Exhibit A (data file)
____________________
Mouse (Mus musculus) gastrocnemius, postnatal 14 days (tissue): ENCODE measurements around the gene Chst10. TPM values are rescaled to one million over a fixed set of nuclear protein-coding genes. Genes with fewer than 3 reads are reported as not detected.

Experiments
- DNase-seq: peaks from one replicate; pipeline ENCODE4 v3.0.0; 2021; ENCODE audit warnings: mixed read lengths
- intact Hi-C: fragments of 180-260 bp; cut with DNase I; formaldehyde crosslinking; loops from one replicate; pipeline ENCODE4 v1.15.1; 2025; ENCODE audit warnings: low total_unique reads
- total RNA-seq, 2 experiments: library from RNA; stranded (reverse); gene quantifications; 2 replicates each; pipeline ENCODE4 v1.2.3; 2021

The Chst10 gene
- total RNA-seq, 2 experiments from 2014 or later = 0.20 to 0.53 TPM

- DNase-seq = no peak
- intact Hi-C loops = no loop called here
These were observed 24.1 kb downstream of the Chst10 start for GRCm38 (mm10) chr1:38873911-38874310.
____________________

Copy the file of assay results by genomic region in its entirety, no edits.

Mouse (Mus musculus) gastrocnemius, postnatal 14 days (tissue): ENCODE measurements around the gene Chst10. TPM values are rescaled to one million over a fixed set of nuclear protein-coding genes. Genes with fewer than 3 reads are reported as not detected.

Experiments
- DNase-seq: peaks from one replicate; pipeline ENCODE4 v3.0.0; 2021; ENCODE audit warnings: mixed read lengths
- intact Hi-C: fragments of 180-260 bp; cut with DNase I; formaldehyde crosslinking; loops from one replicate; pipeline ENCODE4 v1.15.1; 2025; ENCODE audit warnings: low total_unique reads
- total RNA-seq, 2 experiments: library from RNA; stranded (reverse); gene quantifications; 2 replicates each; pipeline ENCODE4 v1.2.3; 2021

The Chst10 gene
- total RNA-seq, 2 experiments from 2014 or later = 0.20 to 0.53 TPM

- DNase-seq = no peak
- intact Hi-C loops = no loop called here
These were observed 24.1 kb downstream of the Chst10 start for GRCm38 (mm10) chr1:38873911-38874310.